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Publication numberUS4939969 A
Publication typeGrant
Application numberUS 07/267,722
Publication dateJul 10, 1990
Filing dateNov 3, 1988
Priority dateFeb 6, 1986
Fee statusLapsed
Publication number07267722, 267722, US 4939969 A, US 4939969A, US-A-4939969, US4939969 A, US4939969A
InventorsHanzo Taguchi, Rokurota Mantani, Masatosi Murayama, Toshihiro Nishino
Original AssigneeNippon Gakki Seizo Kabushiki Kaisha
Export CitationBiBTeX, EndNote, RefMan
External Links: USPTO, USPTO Assignment, Espacenet
Acoustic keyboard musical instrument
US 4939969 A
Abstract
An acoustic keyboard musical instrument such as a piano includes a keyboard, a mechanical musical tone generating mechanism, a fallboard, and an operation panel for an external electronic musical tone generating unit. The keyboard includes a plurality of keys aligned on a musical instrument body. The fallboard is pivotally supported by the musical instrument body and to be closed/opened so as to cover/uncover the keyboard. The musical tone generating unit electrically generates a musical tone signal in response to a key depression on the keyboard under the control of control information which is provided by switches on the operation panel. The operation panel is located at a position opposite to a performer in the inner surface of the fallboard when the fallboard is open so that the performer can operate the operation panel during his performance at the keyboard.
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Claims(5)
What is claimed is:
1. An acoustic keyboard musical instrument capable of driving an external electronic musical tone generating means, comprising:
a mechanical musical tone generating mechanism;
a keyboard including a plurality of keys aligned on a musical instrument body to drive said mechanical tone generating mechanism and to produce signals to drive said external electronic tone generating means;
a fallboard pivotally coupled to said musical instrument body and adapted to be closed/opened so as to cover/uncover said keyboard;
musical tone controlling means for controlling tones generated by said external electronic tone generating means and including a manual setting section for allowing a performer to set control information for said external electronic tone generating means;
said manual setting section being located at a position opposite to the performer in an inner surface of said fallboard when said fallboard is open; and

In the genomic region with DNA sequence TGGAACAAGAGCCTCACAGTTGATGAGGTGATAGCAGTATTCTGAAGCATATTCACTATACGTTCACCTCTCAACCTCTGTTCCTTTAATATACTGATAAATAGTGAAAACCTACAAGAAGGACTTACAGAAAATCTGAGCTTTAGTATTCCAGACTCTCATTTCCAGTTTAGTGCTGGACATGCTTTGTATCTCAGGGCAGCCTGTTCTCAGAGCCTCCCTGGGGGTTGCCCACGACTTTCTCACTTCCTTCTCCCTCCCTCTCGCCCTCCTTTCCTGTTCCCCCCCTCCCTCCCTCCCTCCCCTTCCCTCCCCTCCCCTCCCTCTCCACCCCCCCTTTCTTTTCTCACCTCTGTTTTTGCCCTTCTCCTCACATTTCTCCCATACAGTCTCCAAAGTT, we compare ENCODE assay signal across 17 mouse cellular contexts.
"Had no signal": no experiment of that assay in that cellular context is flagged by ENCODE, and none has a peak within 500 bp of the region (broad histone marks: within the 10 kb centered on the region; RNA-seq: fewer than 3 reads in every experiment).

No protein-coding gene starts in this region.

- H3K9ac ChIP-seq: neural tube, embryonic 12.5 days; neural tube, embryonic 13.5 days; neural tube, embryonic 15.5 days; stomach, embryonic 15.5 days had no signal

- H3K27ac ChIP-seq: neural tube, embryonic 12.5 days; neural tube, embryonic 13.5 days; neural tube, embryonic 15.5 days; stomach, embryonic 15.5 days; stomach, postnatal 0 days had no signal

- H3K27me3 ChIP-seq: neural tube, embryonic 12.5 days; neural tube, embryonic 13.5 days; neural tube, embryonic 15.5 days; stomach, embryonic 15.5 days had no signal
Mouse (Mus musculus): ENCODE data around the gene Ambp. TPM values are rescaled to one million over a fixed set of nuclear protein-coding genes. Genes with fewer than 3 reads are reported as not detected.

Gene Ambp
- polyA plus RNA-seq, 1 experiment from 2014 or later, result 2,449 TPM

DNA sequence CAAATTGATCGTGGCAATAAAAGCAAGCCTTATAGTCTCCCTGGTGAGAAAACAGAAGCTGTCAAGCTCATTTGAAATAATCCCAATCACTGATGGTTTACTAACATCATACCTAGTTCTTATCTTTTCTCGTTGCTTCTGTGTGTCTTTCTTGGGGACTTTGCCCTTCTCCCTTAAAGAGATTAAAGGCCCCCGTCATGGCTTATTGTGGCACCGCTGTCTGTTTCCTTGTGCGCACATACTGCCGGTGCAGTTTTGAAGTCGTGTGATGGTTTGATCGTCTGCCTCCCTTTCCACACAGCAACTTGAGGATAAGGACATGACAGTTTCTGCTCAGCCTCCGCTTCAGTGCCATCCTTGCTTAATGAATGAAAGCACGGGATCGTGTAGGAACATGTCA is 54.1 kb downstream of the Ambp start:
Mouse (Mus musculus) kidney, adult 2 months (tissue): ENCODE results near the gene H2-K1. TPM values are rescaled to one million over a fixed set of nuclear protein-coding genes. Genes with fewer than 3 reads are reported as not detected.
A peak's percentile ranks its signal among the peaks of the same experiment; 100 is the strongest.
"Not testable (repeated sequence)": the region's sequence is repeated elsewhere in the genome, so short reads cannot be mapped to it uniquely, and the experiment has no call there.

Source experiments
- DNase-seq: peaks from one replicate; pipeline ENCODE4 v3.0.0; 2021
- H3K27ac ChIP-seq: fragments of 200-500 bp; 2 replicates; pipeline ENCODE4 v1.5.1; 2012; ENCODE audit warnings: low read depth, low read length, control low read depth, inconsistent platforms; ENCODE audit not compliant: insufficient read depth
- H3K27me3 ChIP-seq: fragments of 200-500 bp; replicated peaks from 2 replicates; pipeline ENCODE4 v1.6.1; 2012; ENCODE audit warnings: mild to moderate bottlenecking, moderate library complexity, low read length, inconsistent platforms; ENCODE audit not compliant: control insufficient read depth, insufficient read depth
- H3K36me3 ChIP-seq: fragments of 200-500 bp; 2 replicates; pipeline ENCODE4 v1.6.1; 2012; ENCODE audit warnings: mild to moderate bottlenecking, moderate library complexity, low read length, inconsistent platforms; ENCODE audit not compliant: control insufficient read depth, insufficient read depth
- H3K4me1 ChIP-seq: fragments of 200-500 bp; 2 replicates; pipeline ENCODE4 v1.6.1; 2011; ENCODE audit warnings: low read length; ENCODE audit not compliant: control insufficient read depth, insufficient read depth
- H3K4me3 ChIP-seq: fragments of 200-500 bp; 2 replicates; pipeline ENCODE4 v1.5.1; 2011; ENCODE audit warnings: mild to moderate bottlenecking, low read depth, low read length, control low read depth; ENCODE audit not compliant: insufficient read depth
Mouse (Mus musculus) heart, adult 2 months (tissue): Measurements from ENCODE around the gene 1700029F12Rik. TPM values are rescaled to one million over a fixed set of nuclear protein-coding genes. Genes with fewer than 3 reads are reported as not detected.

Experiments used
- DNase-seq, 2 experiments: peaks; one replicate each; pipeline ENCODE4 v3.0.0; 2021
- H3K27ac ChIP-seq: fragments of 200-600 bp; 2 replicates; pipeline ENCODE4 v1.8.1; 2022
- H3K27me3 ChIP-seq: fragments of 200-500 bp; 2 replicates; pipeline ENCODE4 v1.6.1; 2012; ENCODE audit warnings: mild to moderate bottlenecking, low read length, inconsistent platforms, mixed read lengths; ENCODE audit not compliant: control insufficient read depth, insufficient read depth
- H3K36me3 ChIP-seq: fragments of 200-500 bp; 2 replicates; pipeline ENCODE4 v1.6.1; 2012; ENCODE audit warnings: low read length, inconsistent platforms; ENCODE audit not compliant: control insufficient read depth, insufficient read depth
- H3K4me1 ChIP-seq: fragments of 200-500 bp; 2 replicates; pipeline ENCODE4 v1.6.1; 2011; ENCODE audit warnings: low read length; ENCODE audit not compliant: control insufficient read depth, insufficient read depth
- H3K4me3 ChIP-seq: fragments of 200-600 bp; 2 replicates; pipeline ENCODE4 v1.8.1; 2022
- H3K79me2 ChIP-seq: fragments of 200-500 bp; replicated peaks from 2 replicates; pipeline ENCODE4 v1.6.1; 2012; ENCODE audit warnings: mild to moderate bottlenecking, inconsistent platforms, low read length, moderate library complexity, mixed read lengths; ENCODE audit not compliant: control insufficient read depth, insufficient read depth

a cable for coupling said musical tone controlling means to said external electronic tone generating means which is spaced apart from said mechanical musical tone generating means, said cable for sending commands generated by said manual setting section to said external electronic tone generating means.
2. An instrument according to claim 1, further including an MIDI standard coupling device connected between said manual setting section and said electronic tone generating means.
3. An instrument according to claim 1, wherein said manual setting section comprises at least one indicator and switches.
4. An instrument according to claim 1, wherein said manual setting section is inclined upwardly so as to face the performer when said fallboard is open.
5. An instrument according to claim 1, wherein said manual setting section is covered with a cover when said manual setting section is not used.
Description

This is a continuation of Ser. No. 011,498, filed 2/5/87, now abandoned.

BACKGROUND OF THE INVENTION

The present invention relates to an acoustic keyboard musical instrument such as a piano and, more particularly, to a keyboard musical instrument which can simultaneously drive an electronic musical instrument such as an electronic musical synthesizer.

In a recently proposed system, a keyboard musical instrument belonging to an acoustic musical instrument such as a grand piano is connected to another electronic musical instrument to allow simultaneous performance therewith. A conventional system of this type is shown in FIG. 5. Reference numeral 51 in FIG. 5 denotes a grand piano. The grand piano 51 comprises a mechanical vibration sound source designed such that depression of a key is mechanically transmitted by an action mechanism, and that the corresponding hammer is driven to strike the corresponding taut strings, thus producing the musical toner corresponding to the depressed key. The grand piano 51 also comprises a key depression detector for detecting depression of a key. The key depression detector may be a conventional key switch circuit arranged in a conventional electronic musical instrument or a contactless detection device of photo-sensor type which is also known. The key depression detector in the grand piano is connected to an input terminal of a musical tone generator in an electronic keyboard musical instrument (electronic musical instrument) 52 through a cable 53. The electronic keyboard musical instrument 52 is connected to a sound system 54 through a cable 55.

In the grand piano 51, the mechanical vibration sound source produces a musical tone upon depression of a key, and the key depression detector sends a key-on signal corresponding to the depressed key to the electronic keyboard musical instrument 52. The musical tone signal generated by the musical tone generator in the electronic keyboard musical instrument 52 is supplied to the sound system 54. A musical tone is thus produced at the sound system 54. Depression of a key in the grand piano 51 causes sound generation of the mechanical vibration sound source in the grand piano 51 and operation of the electronic keyboard musical instrument 52. In this manner, the grand piano 51 and the electronic keyboard musical instrument 52 can be simultaneously operated by one performer.